I have just been slacking off.

Anyway, I just about blew my top with the kids today. I'm human—sue me. Father's Day was last Sunday, and on Saturday, Mrs. Carter asked me if I would like to go to The Home Depot to pick out my FD present.

This was something of a quandary with me, as I have long been of the opinion that Father's Day is the most made up holiday of them all. Worse than Groundhog Day. I picture some limp-wristed, lily-livered father complaining that “Gee, mothers get a holiday; why don’t fathers?” Suck it up, you pansy. You bring home the bacon, and the kids are happy to be with you whenever you can tear yourself away from the office or the shop. They are continually asking you to play catch, or to go with you when you go to the hardware store. My kids like to go to the driving range with me, and hit a couple of buckets. So qwitcherbitchin, and deal with it.

But the little woman said she wanted to buy me a barbecue grill. I have wanted one of those for a while, and we had looked at some previously and I had already decided which one I wanted. So, in spite of my personal feelings, I decided to humor her and accompany her to the store.

Sigh. I wish it had gone as smoothly as I had planned.

When we got to the store, the model I had previously chosen was out of stock, except for the ones in the box, unassembled. I have some experience assembling such things, and I would rather sever one of my toes than do it myself. So I asked how long it would take for someone to assemble one. Turns out that no one in the store wants to assemble them, either. They have professional assemblers come to the store from the vendor to do that. They come twice a week, Monday and Friday. “Friday,” I said, “That was yesterday! Where are all the ones they assembled yesterday?”

“Sold out,” came the answer. “Tomorrow is Father's Day, after all, and all grills are 10% off.”

Well, the discount was the only good news that day. I bought the grill anyway, and told them I would be back on Monday.

Monday came, and I called Home Depot. See, I’m a cynical man. “Sorry,” they said, “but the assembler called in sick today.” Some professional.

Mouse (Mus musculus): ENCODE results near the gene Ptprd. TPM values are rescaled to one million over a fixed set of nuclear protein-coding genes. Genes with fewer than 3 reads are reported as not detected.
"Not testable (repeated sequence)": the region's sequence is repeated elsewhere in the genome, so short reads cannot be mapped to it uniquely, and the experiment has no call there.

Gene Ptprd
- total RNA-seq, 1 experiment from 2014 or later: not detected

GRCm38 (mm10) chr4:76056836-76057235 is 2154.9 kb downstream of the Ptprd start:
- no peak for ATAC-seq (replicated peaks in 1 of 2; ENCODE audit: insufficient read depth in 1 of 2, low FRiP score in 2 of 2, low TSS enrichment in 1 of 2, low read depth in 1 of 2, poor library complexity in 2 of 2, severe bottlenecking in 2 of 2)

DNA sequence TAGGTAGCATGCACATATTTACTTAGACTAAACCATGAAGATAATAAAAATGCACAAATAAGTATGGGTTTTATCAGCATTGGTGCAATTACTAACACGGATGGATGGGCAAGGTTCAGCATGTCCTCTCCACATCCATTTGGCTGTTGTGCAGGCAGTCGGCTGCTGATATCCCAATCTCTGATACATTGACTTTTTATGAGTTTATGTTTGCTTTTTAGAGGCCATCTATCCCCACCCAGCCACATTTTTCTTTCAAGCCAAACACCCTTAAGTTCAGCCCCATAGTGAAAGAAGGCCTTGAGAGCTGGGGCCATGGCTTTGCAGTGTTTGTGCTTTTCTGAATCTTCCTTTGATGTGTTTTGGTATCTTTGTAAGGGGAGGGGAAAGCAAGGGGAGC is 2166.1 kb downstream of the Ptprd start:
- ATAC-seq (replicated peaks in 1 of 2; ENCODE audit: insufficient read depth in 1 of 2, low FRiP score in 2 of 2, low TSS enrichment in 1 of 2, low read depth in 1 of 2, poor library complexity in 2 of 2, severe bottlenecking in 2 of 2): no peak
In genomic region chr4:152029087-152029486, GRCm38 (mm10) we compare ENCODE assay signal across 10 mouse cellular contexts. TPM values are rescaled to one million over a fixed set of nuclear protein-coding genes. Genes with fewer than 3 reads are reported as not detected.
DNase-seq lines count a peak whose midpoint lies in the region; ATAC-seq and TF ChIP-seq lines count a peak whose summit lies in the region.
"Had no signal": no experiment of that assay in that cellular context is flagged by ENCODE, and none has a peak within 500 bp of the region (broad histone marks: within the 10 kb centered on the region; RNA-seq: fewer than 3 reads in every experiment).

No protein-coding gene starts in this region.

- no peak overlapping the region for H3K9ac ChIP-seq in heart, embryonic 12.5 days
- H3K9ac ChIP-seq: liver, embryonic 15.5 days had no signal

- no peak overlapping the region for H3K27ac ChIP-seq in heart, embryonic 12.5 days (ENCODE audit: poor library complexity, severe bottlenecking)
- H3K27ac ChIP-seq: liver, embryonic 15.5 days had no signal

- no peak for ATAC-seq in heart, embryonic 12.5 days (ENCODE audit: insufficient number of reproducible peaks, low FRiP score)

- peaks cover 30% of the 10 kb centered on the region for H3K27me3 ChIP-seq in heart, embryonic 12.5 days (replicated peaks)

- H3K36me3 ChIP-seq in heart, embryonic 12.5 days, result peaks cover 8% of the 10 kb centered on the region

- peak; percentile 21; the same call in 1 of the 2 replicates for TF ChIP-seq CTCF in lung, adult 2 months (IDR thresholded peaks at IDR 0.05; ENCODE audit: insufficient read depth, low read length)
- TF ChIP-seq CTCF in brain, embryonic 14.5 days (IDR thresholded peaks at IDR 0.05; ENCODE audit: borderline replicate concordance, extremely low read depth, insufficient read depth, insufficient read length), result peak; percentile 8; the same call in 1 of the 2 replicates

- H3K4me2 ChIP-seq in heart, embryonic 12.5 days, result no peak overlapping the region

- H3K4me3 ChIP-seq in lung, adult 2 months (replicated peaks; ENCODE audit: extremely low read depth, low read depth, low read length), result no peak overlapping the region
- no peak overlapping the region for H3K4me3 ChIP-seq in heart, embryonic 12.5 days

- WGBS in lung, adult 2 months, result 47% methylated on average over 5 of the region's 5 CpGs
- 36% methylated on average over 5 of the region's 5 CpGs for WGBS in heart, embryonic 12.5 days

Tuesday came. I called Home Depot. “All done!” they exclaimed. “Come and get it!”

Isn't that my line, after my first cookout?

Anyway, I got off work and came home, a little later than usual, as I had to drop off my carpool buddy, and traffic was heavy. When I got home, Mrs. Carter had to leave, and I had 3 kids to take with me, two of them eight years old, and one four. I got their dinner, and asked who wanted to go to the store. It was a ruse, as all of them had to go regardless. I couldn't leave them home alone, after all. After they ate, I sent them to get ready, which they all can do on their own, and the twins helped their sister as well.

When we got to the store, the younger twin said, “I have to go.” Turns out, so did his sister. After some fuming about not having gone prior to getting into the van, we went to the restrooms. I spent more time there than at the customer service counter. The second twin did not have to go yet. I made my way to the customer service counter, and I signed for the grill. Fortunately, there was someone available to help me load it into the van. After all that, the grill was too tall to fit through the door. Had to remove the lid. Fortunately, it was just two screws. Then I had to remove the other seat. (I had removed one on Saturday, in anticipation of loading the grill. ) I finally got the grill situated, and got both side doors shut, and then I noticed that the ground in front of the van was flooded with coolant. AAAARRRGH! I thought that was fixed. I am not sure what the problem is, but I suspect that the thermostat needs replacing. I can probably do that myself. I kept an eye on the temperature gauge on the ride home, and it stayed at the proper operating temperature the whole way. I just dunno.

On the ride home, one of the twins was making weird noises with his mouth, and his brother was threatening him with bodily harm if he didn’t quit. He didn’t quit. Next thing I hear is “Dad! He punched me!”

I said, “Of course he punched you. He told you he would if you didn’t zip it.” I couldn’t reach anyone in the back seat—the grill was in the way.

Then, the other twin said, “I have to go to the bathroom.” I almost pulled over and had him go on the side of the road. I asked, “Why did you not go in the store, when your brother and sister had to go?”

“I didn’t have to go then.”

GAK! PHHT! THPPPT! I think I popped a vein.

Deep breaths. Relax. Control your hands on the steering wheel. Better.

Then the Princess started to cry. One of the twins had taken her toy cell phone. I am in so much trouble when she is a teenager if she is already reacting to having her phone taken away like that. I did pull over for that one, and confiscated the phone.

Anyway, I got the grill home, replaced the lid and wheeled it into the garage. Now all I need is a propane tank and I'll be set.

I'll invite you to the barbecue when it happens.